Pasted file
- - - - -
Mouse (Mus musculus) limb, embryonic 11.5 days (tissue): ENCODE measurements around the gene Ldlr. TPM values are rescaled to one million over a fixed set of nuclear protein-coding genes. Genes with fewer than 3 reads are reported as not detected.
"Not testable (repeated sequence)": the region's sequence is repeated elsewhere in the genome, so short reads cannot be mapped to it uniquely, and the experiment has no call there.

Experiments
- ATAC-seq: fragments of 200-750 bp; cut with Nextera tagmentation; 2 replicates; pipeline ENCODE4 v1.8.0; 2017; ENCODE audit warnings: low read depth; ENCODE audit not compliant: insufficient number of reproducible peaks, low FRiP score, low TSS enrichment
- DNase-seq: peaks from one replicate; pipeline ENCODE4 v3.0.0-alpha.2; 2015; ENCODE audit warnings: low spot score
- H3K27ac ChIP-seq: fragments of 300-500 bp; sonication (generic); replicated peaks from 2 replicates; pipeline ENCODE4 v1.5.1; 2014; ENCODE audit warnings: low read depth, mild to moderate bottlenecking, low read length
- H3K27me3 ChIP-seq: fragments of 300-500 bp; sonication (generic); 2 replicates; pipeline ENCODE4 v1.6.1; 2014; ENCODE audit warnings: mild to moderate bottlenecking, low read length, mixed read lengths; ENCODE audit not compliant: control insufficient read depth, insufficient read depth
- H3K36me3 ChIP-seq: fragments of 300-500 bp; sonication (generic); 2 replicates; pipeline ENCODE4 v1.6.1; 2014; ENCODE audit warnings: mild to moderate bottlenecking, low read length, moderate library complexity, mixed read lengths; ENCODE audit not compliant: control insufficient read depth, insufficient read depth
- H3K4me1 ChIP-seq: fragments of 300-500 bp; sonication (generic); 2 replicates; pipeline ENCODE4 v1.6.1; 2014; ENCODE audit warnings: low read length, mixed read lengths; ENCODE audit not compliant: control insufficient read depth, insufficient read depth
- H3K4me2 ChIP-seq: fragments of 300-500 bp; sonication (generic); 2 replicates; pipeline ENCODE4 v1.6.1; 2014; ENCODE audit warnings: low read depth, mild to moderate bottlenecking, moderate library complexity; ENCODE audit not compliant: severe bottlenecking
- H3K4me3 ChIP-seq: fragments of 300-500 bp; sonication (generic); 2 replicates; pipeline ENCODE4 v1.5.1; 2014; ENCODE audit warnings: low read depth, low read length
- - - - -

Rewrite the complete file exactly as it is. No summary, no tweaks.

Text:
Mouse (Mus musculus) limb, embryonic 11.5 days (tissue): ENCODE measurements around the gene Ldlr. TPM values are rescaled to one million over a fixed set of nuclear protein-coding genes. Genes with fewer than 3 reads are reported as not detected.
"Not testable (repeated sequence)": the region's sequence is repeated elsewhere in the genome, so short reads cannot be mapped to it uniquely, and the experiment has no call there.

Experiments
- ATAC-seq: fragments of 200-750 bp; cut with Nextera tagmentation; 2 replicates; pipeline ENCODE4 v1.8.0; 2017; ENCODE audit warnings: low read depth; ENCODE audit not compliant: insufficient number of reproducible peaks, low FRiP score, low TSS enrichment
- DNase-seq: peaks from one replicate; pipeline ENCODE4 v3.0.0-alpha.2; 2015; ENCODE audit warnings: low spot score
- H3K27ac ChIP-seq: fragments of 300-500 bp; sonication (generic); replicated peaks from 2 replicates; pipeline ENCODE4 v1.5.1; 2014; ENCODE audit warnings: low read depth, mild to moderate bottlenecking, low read length
- H3K27me3 ChIP-seq: fragments of 300-500 bp; sonication (generic); 2 replicates; pipeline ENCODE4 v1.6.1; 2014; ENCODE audit warnings: mild to moderate bottlenecking, low read length, mixed read lengths; ENCODE audit not compliant: control insufficient read depth, insufficient read depth
- H3K36me3 ChIP-seq: fragments of 300-500 bp; sonication (generic); 2 replicates; pipeline ENCODE4 v1.6.1; 2014; ENCODE audit warnings: mild to moderate bottlenecking, low read length, moderate library complexity, mixed read lengths; ENCODE audit not compliant: control insufficient read depth, insufficient read depth
- H3K4me1 ChIP-seq: fragments of 300-500 bp; sonication (generic); 2 replicates; pipeline ENCODE4 v1.6.1; 2014; ENCODE audit warnings: low read length, mixed read lengths; ENCODE audit not compliant: control insufficient read depth, insufficient read depth
- H3K4me2 ChIP-seq: fragments of 300-500 bp; sonication (generic); 2 replicates; pipeline ENCODE4 v1.6.1; 2014; ENCODE audit warnings: low read depth, mild to moderate bottlenecking, moderate library complexity; ENCODE audit not compliant: severe bottlenecking
- H3K4me3 ChIP-seq: fragments of 300-500 bp; sonication (generic); 2 replicates; pipeline ENCODE4 v1.5.1; 2014; ENCODE audit warnings: low read depth, low read length